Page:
• #18
    • September 25, 2020, at 10:59 AM PDT
    • 1 like
  19. kedavis Member

    DrewInWisconsin, Man of Consta… (View Comment):

    Tex929rr: In general, why has the left uniformly become a group of humorless scolds?

    There are different methods for getting people to do what you wish them to do. Encouragement, positive feedback, . . . dare I say “love”? The left only knows one method. Nagging.

    Which escalate to threats of, and then actual, violence.

    • #19
    • September 25, 2020, at 12:14 PM PDT
    • 1 like
  20. kedavis Member

    Douglas Pratt (View Comment):
    If they got “Swastika” past the people at the US Mail that have to approve town names, more power to them.

    If they got it “past” the people at the US Mail in the early 20th century, there was nothing to get “past.” I don’t think the USPS worries much about changing towns’ names after the fact.

    • #20
    • September 25, 2020, at 12:19 PM PDT
    • 2 likes
  21. DudleyDoright49 Coolidge

    David Foster (View Comment):

    The swastika was originally the symbol of the US 45th Infantry Division (though with the hooks reversed, I believe)…the Division included many Native Americans, and the symbol was adopted because it was used because it was used by some of the local tribes.

    In the run-up to WWII, the symbol was changed to the Thunderbird.

    BTW, the 45th was originally part of the Oklahoma National Guard. It has nothing to do with this story line, but they have a bang good museum in OKC dedicated to the 45th.

    • #21
    • September 25, 2020, at 5:38 PM PDT
    • 2 likes
  22. GrannyDude Member

    Arahant (View Comment):

    Flicker (View Comment):
    Actually, the nazis took the swastika in an act of cultural appropriation. It should be returned to the Indians from which it was taken.

    Agreed.

    I think it came from Tibet. There was that weird, New-Age-y thing going on in Nazism, along with the notion that German Aryans were somehow related to other “Aryans” in Tibet. Hence the 1938-39 expedition led by Ernst Shafer, who met the Dalai Llama (a kid at the time) this episode later made famous by a Brad Pitt movie…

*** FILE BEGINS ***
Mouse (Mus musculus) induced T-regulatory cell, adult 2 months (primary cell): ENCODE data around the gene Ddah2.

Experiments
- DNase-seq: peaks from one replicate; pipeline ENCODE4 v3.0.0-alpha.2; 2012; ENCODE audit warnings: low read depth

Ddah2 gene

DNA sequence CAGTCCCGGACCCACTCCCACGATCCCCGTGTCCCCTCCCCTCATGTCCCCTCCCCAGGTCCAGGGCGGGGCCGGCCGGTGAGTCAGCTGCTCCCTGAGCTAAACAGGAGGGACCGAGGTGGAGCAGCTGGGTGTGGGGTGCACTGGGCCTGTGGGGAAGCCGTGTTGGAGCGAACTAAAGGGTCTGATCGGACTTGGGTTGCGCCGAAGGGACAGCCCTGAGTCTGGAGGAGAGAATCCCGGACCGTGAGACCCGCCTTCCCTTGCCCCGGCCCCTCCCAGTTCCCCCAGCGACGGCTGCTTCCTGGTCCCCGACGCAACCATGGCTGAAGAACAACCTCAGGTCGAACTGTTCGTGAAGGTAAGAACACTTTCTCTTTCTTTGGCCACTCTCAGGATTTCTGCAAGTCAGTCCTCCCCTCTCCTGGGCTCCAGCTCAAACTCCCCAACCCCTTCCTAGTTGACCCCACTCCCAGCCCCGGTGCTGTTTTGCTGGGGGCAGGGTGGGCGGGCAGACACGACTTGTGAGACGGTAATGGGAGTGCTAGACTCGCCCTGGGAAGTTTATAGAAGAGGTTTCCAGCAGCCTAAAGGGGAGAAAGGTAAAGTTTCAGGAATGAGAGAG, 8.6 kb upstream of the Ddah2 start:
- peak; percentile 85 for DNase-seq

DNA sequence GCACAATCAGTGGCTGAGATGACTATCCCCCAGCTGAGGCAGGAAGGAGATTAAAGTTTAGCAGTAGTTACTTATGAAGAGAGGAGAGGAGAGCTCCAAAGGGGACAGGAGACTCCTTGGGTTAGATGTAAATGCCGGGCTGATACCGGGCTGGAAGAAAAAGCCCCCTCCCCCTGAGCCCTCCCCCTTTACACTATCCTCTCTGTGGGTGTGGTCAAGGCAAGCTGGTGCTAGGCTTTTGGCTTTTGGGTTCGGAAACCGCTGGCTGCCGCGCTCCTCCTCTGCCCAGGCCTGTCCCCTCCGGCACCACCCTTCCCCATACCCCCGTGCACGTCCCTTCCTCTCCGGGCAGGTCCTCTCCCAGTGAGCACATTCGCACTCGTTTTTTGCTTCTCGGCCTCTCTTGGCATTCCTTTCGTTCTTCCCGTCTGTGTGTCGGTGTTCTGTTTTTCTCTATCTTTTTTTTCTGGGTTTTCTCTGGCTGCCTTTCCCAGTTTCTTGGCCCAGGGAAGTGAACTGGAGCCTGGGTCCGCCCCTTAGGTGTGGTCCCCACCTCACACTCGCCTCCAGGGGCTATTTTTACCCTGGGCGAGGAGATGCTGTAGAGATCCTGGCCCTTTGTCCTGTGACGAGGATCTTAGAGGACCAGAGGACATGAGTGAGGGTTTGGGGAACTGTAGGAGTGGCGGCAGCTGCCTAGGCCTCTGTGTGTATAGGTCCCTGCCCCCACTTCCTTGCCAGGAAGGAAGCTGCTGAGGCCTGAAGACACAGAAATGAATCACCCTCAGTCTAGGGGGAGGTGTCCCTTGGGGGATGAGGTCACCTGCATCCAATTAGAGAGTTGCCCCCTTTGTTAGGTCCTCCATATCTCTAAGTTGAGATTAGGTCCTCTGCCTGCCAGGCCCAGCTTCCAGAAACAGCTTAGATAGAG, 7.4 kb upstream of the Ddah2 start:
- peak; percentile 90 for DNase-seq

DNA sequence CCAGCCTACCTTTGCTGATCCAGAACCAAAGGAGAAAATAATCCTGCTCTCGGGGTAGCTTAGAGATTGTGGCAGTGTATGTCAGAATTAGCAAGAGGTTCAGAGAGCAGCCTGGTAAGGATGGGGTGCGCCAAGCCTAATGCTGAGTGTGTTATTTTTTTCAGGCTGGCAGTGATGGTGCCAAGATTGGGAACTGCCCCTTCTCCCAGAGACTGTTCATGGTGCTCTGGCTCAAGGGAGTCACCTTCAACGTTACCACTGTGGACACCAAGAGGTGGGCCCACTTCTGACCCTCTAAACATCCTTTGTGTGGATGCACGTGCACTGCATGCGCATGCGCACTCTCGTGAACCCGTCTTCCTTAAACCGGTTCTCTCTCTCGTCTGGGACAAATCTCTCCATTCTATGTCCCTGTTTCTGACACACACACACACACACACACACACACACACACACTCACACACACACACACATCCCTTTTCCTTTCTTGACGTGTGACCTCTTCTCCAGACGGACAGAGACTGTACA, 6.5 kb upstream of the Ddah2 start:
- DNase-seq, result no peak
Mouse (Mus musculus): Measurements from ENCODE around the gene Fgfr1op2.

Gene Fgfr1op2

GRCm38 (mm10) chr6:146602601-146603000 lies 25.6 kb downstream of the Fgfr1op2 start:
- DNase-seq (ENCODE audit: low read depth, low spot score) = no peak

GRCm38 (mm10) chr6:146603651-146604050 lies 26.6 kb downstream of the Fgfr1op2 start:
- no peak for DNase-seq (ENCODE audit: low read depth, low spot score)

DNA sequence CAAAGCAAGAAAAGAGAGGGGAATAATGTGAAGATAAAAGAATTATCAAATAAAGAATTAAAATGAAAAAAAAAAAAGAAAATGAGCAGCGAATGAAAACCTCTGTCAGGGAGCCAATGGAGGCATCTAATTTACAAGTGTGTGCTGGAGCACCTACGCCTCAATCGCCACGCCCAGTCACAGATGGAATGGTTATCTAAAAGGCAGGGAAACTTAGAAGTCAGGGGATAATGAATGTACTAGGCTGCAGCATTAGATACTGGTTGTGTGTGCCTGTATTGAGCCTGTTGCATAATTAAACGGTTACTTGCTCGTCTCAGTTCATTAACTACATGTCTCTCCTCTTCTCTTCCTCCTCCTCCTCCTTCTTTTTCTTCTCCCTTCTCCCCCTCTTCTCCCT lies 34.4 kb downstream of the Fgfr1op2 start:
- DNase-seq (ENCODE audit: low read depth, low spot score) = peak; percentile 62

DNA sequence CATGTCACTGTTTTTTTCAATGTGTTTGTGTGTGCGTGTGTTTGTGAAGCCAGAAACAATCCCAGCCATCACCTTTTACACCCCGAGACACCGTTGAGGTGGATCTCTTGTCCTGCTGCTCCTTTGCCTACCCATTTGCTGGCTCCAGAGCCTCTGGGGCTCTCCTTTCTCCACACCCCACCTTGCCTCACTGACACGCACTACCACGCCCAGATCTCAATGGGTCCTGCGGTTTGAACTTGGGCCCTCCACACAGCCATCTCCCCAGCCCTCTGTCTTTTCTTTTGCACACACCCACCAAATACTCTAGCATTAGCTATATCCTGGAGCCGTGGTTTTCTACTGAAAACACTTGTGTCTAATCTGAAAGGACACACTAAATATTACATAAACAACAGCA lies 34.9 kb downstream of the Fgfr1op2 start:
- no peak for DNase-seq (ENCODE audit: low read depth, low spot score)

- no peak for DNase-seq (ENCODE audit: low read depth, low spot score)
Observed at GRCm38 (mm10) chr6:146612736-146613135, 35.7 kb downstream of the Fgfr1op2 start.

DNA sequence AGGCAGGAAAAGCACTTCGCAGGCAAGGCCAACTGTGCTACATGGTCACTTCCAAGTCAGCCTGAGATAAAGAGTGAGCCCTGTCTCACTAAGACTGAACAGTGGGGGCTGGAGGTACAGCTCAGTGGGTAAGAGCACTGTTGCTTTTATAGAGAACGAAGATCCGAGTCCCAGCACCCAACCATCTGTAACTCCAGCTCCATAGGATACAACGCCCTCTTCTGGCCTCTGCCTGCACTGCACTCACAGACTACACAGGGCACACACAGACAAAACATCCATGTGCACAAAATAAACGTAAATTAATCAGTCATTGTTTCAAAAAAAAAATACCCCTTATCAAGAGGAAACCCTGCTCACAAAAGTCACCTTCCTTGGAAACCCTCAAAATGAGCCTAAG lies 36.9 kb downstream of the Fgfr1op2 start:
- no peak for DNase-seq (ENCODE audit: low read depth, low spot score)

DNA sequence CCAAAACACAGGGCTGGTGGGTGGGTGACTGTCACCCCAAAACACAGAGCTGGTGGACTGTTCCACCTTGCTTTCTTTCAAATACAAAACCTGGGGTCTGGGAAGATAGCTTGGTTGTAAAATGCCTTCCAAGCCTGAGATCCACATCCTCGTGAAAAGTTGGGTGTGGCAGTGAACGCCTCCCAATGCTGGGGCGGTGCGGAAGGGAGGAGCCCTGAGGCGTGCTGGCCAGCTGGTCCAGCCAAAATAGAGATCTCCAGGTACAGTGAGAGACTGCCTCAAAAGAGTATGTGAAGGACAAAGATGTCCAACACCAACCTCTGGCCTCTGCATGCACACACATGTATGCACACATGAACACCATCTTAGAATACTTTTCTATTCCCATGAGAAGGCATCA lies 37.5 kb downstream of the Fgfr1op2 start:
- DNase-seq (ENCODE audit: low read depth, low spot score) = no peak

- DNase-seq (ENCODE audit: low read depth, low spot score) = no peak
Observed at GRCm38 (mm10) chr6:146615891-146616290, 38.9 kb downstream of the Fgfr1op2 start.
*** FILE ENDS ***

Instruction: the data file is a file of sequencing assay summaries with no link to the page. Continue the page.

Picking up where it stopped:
• #22
    • September 25, 2020, at 6:03 PM PDT
    • 3 likes
    • This comment has been edited.
  23. Rightfromthestart Coolidge

    Why ? Because they discovered they can and too many people will give in rather than argue . We should have stopped them in the 60’s when they started issuing ‘demands’. 

    • #23
    • September 27, 2020, at 1:03 PM PDT
    • 1 like
  24. Architectus Coolidge

    Stad (View Comment):
    I don’t like the idea any group can take a good symbol and trash it to the point it no longer can be used.

    Remember when rainbows were just . . . rainbows?

    • #24
    • September 27, 2020, at 2:59 PM PDT
    • 3 likes
  25. kedavis Member

    Architectus (View Comment):

    Stad (View Comment):
    I don’t like the idea any group can take a good symbol and trash it to the point it no longer can be used.

    Remember when rainbows were just . . . rainbows?

    And unicorns were not the power plants of the future?

    • #25
    • September 27, 2020, at 3:19 PM PDT
    • 3 likes
  26. Vance Richards Member
    Vance RichardsJoined in the first year of Ricochet Ricochet Charter Member

    Tex929rr: NYC bicyclist sees sign and asks to have the name changed.

    I read that the other day. The guy doesn’t even live anywhere near there but just knowing that the town exists anywhere . . .

    • #26
    • September 27, 2020, at 3:35 PM PDT
    • 4 likes
  27. Flicker Coolidge

    Architectus (View Comment):

    Stad (View Comment):
    I don’t like the idea any group can take a good symbol and trash it to the point it no longer can be used.

    Remember when rainbows were just . . . rainbows?

    I really used to like rainbows. And they symbolically held a promise from God for the whole world.

    To think they actually perverted the meaning of the rainbow.

    • #27
    • September 27, 2020, at 4:09 PM PDT
    • 3 likes
    • This comment has been edited.
  28. Dotorimuk Coolidge

    In Oklahoma City, some of the houses built in the 1920s have swastikas inlaid in the brickwork.

    In Korea, there are green swastikas everywhere, for Buddhist centers.

    • #28
    • September 27, 2020, at 5:07 PM PDT
    • 1 like
  29. Arahant Member

    Flicker (View Comment):
    And they symbolically held a promise from God for the whole world.

    They still do.

    • #29
    • September 27, 2020, at 5:26 PM PDT
    • 1 like
  30. DrewInWisconsin, Man of Consta… Coolidge

    Arahant (View Comment):

    Flicker (View Comment):
    And they symbolically held a promise from God for the whole world.

    They still do.

    Especially this one:

    • #30
    • September 27, 2020, at 6:02 PM PDT
    • 3 likes